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Posts from the ‘God’s Call’ Category

Where Is Your Quest Taking You?

Where is your quest taking you?

 

Each minute of life
should be a divine quest.

– Paramahansa Yogananda

 

What Is Your Heart’s Desire . . . Your Heart’s Delight?

Today’s Responsorial Psalm is from Psalm 37. I’m pretty sure I’ve shared this before, but verses 4 and 5 have always spoken to me about something that is key in discerning what God is calling us to. We need to listen to our hearts. Of course, this works better if we align our hearts with God.

Take delight in God, and God will give you the desires of your heart.

What does your heart desire?

God Will Give Us the Desires of our Hearts

Psalm 37 is tomorrow’s Responsorial Psalm. Whenever I have the privilege to speak with young women about discerning their call, verse 4 of this Psalm comes to mind . . . and to my lips:

Delight yourself in the Lord, and God will give you the desires of your heart. 

In other words, we can trust the desires of our own hearts when we our hearts and minds are centered in God.

 

God Calls the Most Unlikely Among Us

Yesterday we read about the call of the Prophet Isaiah. In Sunday’s first reading from Amos 7:12-15, we see that, no matter how unlikely we might think we are as God’s choice for some special work, God just doesn’t see it that way. All throughout Scripture, and all through our lives we discover that God overlooks education, status, gender, training, and economics and calls us to as poet, prophet, and preacher . . . to be holy, to help, and to heal.

Amos answered Amaziah, “I was no prophet,
nor have I belonged to a company of prophets;
I was a shepherd and a dresser of sycamores.
The LORD took me from following the flock, and said to me,
Go, prophesy to my people Israel.”

We find signs in the most unlikely of places, and God calls the most unlikely of people

Here I Am, Send Me

The first reading on Saturday is Isaiah 6:1-8 – a dramatic story of God calling the prophet. Though we may not see visions, doesn’t it always feel a bit dramatic to experience a sense of call . . . to get a glimpse of the Holy . . . to be grasped by Something bigger than ourselves?

It may even give us the courage to say, “Here I am, send me.”

In the year King Uzziah died, I saw the Lord seated on a high and lofty throne, with the train of his garment filling the temple.
Seraphim were stationed above; each of them had six wings: with two they veiled their faces, with two they veiled their feet, and with two they hovered aloft.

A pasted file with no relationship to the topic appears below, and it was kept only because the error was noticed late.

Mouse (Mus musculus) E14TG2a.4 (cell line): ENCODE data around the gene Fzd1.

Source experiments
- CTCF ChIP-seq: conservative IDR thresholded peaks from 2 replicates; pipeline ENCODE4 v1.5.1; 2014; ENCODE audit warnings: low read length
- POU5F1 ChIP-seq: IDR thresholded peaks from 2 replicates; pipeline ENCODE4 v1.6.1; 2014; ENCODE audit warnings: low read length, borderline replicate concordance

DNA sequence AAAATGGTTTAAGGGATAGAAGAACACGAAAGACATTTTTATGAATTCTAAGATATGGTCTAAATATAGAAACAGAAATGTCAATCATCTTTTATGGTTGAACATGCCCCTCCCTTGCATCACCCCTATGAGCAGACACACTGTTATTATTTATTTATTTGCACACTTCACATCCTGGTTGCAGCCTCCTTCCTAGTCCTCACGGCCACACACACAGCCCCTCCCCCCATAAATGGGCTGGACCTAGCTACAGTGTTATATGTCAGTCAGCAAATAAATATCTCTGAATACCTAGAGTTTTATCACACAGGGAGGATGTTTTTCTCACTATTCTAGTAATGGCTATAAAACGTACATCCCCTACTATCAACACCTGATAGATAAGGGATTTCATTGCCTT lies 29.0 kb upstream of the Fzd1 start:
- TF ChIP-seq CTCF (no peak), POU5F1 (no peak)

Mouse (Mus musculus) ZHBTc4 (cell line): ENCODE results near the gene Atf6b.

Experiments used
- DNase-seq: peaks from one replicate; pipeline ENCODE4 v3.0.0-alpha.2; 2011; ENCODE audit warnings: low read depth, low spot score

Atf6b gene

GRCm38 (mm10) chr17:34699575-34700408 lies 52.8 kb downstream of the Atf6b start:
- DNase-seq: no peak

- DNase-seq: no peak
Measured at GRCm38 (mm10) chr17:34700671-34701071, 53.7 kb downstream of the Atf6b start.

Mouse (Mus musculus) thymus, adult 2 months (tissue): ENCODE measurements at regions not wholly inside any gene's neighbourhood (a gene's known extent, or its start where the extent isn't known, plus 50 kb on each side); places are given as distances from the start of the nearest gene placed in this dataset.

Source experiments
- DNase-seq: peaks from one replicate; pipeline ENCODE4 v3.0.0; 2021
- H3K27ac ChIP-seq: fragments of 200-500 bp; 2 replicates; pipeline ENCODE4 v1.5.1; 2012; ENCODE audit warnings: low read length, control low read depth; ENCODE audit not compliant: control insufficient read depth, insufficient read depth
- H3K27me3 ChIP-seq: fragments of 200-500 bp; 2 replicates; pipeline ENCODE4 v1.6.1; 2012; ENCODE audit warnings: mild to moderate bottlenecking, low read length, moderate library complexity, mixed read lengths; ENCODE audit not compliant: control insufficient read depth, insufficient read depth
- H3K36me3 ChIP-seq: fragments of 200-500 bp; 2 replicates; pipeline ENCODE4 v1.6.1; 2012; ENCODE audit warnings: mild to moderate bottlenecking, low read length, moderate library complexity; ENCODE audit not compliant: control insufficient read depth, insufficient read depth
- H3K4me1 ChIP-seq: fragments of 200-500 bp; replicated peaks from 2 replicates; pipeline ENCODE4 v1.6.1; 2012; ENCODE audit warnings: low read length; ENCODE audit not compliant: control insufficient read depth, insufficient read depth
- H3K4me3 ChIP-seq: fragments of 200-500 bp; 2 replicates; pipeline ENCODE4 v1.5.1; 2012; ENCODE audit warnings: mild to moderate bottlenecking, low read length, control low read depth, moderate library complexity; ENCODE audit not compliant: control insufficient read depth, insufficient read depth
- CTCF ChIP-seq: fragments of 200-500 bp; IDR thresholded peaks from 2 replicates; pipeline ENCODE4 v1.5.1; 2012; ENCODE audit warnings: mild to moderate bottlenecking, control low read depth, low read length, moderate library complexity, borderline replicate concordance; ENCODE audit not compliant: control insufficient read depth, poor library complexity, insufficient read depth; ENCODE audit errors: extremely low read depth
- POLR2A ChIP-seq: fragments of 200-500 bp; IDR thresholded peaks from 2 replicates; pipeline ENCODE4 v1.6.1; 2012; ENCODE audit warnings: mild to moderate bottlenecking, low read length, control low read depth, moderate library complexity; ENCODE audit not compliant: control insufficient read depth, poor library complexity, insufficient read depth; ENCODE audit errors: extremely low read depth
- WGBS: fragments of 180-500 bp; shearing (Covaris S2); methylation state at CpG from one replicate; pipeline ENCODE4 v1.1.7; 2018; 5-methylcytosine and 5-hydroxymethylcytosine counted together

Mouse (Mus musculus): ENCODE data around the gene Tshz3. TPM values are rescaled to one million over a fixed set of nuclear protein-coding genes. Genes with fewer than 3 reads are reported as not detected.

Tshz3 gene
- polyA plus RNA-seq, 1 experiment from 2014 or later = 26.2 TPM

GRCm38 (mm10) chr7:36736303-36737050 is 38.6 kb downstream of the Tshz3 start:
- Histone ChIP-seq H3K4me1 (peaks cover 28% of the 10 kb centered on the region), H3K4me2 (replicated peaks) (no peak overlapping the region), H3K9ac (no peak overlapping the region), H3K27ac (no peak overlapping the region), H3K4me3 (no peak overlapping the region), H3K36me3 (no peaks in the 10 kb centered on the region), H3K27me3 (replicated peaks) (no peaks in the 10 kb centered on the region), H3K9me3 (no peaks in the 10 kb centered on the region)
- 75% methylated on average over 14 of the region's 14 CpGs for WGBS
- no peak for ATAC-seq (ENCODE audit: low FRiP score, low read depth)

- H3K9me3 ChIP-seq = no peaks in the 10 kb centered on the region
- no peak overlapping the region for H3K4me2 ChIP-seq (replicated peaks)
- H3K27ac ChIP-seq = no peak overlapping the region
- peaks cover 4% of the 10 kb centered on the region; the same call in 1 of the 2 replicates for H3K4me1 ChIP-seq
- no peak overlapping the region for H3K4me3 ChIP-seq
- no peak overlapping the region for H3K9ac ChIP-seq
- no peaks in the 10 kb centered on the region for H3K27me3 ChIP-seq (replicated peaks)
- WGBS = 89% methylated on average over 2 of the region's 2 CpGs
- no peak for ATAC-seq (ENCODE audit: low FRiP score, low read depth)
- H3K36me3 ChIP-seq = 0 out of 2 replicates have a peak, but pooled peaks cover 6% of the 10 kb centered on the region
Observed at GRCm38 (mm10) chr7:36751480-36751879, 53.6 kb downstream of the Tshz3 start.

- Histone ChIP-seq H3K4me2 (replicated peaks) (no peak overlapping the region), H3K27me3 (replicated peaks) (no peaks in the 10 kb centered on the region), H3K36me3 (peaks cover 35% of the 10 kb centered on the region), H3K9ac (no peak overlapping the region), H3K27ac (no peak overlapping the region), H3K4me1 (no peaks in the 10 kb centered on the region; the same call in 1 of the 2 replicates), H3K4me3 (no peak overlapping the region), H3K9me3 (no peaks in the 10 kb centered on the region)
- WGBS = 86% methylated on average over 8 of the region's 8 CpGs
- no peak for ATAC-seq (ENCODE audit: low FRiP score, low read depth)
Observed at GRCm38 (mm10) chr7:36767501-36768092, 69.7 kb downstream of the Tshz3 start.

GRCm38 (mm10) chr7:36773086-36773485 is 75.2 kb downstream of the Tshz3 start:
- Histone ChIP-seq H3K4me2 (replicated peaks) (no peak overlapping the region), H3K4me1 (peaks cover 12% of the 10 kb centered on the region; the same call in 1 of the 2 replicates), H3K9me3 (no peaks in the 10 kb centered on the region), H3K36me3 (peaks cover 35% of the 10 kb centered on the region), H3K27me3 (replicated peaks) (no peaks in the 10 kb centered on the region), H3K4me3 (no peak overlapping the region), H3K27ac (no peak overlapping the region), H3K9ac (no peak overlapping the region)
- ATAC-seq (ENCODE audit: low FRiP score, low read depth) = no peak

They cried one to the other, “Holy, holy, holy is the LORD of hosts!
All the earth is filled with his glory!”
At the sound of that cry, the frame of the door shook and the house was filled with smoke.

Then I said, “Woe is me, I am doomed!
For I am a man of unclean lips, living among a people of unclean lips; yet my eyes have seen the King, the LORD of hosts!”
Then one of the seraphim flew to me, holding an ember that he had taken with tongs from the altar.

He touched my mouth with it and said, 
“See, now that this has touched your lips, your wickedness is removed, your sin purged.”

Then I heard the voice of the Lord saying, “Whom shall I send? Who will go for us?”
“Here I am,” I said; “send me!”

Can we find the courage to say, “yes’, even when we discover that the way involves a cross?

God Leads Us in Love into the Desert

Today’s first reading is from Hosea – a favorite reading of mine from chapter 2.

Thus says the LORD: I will allure her;
I will lead her into the desert and speak to her heart.
She shall respond there as in the days of her youth,
when she came up from the land of Egypt.

On that day, says the LORD,
She shall call me “My husband,”
and never again “My baal.”

I will espouse you to me forever:
I will espouse you in right and in justice,
in love and in mercy;
I will espouse you in fidelity,
and you shall know the LORD.

What beauty awaits if we allow ourselves to be drawn into the desert?

Love without Borders

On this day when we celebrate our independence – the birth of our nation – I recall to mind the words of the Spanish cellist Pablo Casals:

Jorge . . . on the other side of the border. How do fences obstruct our love of neighbor?